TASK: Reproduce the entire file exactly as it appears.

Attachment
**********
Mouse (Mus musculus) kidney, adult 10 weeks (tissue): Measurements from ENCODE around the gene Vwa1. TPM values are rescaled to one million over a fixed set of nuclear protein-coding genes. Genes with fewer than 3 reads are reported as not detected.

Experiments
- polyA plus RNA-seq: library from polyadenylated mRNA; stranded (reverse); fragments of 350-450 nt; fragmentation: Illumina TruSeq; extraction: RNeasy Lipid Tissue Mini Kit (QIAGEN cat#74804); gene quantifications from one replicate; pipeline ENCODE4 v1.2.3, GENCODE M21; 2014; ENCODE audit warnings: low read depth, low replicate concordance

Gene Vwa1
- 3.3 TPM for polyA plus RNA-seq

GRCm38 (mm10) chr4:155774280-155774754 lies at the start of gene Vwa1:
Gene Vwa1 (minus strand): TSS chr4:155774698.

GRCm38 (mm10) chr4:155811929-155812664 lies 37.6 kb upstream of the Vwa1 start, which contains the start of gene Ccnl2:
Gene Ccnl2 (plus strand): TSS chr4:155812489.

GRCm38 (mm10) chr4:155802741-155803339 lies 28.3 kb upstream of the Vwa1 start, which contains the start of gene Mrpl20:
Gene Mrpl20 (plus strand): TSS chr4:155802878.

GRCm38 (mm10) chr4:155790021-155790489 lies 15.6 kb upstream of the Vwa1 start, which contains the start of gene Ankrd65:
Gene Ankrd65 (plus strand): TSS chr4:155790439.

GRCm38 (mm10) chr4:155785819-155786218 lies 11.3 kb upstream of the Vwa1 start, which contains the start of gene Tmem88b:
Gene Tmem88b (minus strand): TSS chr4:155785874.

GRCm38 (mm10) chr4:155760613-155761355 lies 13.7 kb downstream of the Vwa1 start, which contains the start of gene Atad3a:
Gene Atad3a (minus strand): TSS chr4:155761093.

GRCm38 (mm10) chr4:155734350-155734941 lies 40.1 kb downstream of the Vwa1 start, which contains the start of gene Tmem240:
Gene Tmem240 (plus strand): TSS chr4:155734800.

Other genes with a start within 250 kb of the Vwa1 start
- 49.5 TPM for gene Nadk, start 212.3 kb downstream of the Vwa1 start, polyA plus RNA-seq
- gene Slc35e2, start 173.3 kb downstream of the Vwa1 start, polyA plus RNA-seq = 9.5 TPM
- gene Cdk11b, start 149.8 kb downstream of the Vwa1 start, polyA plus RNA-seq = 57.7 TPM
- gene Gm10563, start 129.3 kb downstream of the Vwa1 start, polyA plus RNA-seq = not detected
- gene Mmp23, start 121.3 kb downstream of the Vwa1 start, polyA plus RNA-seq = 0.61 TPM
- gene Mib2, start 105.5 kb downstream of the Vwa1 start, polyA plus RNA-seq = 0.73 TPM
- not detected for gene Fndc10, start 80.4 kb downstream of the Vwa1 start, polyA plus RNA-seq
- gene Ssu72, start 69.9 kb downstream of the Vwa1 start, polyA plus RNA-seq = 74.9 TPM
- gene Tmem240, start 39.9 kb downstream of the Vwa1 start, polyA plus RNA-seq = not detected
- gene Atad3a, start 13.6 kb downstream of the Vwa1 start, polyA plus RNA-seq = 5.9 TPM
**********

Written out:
Mouse (Mus musculus) kidney, adult 10 weeks (tissue): Measurements from ENCODE around the gene Vwa1. TPM values are rescaled to one million over a fixed set of nuclear protein-coding genes. Genes with fewer than 3 reads are reported as not detected.

Experiments
- polyA plus RNA-seq: library from polyadenylated mRNA; stranded (reverse); fragments of 350-450 nt; fragmentation: Illumina TruSeq; extraction: RNeasy Lipid Tissue Mini Kit (QIAGEN cat#74804); gene quantifications from one replicate; pipeline ENCODE4 v1.2.3, GENCODE M21; 2014; ENCODE audit warnings: low read depth, low replicate concordance

Gene Vwa1
- 3.3 TPM for polyA plus RNA-seq

GRCm38 (mm10) chr4:155774280-155774754 lies at the start of gene Vwa1:
Gene Vwa1 (minus strand): TSS chr4:155774698.

GRCm38 (mm10) chr4:155811929-155812664 lies 37.6 kb upstream of the Vwa1 start, which contains the start of gene Ccnl2:
Gene Ccnl2 (plus strand): TSS chr4:155812489.

GRCm38 (mm10) chr4:155802741-155803339 lies 28.3 kb upstream of the Vwa1 start, which contains the start of gene Mrpl20:
Gene Mrpl20 (plus strand): TSS chr4:155802878.

GRCm38 (mm10) chr4:155790021-155790489 lies 15.6 kb upstream of the Vwa1 start, which contains the start of gene Ankrd65:
Gene Ankrd65 (plus strand): TSS chr4:155790439.

GRCm38 (mm10) chr4:155785819-155786218 lies 11.3 kb upstream of the Vwa1 start, which contains the start of gene Tmem88b:
Gene Tmem88b (minus strand): TSS chr4:155785874.

GRCm38 (mm10) chr4:155760613-155761355 lies 13.7 kb downstream of the Vwa1 start, which contains the start of gene Atad3a:
Gene Atad3a (minus strand): TSS chr4:155761093.

GRCm38 (mm10) chr4:155734350-155734941 lies 40.1 kb downstream of the Vwa1 start, which contains the start of gene Tmem240:
Gene Tmem240 (plus strand): TSS chr4:155734800.

Other genes with a start within 250 kb of the Vwa1 start
- 49.5 TPM for gene Nadk, start 212.3 kb downstream of the Vwa1 start, polyA plus RNA-seq
- gene Slc35e2, start 173.3 kb downstream of the Vwa1 start, polyA plus RNA-seq = 9.5 TPM
- gene Cdk11b, start 149.8 kb downstream of the Vwa1 start, polyA plus RNA-seq = 57.7 TPM
- gene Gm10563, start 129.3 kb downstream of the Vwa1 start, polyA plus RNA-seq = not detected
- gene Mmp23, start 121.3 kb downstream of the Vwa1 start, polyA plus RNA-seq = 0.61 TPM
- gene Mib2, start 105.5 kb downstream of the Vwa1 start, polyA plus RNA-seq = 0.73 TPM
- not detected for gene Fndc10, start 80.4 kb downstream of the Vwa1 start, polyA plus RNA-seq
- gene Ssu72, start 69.9 kb downstream of the Vwa1 start, polyA plus RNA-seq = 74.9 TPM
- gene Tmem240, start 39.9 kb downstream of the Vwa1 start, polyA plus RNA-seq = not detected
- gene Atad3a, start 13.6 kb downstream of the Vwa1 start, polyA plus RNA-seq = 5.9 TPM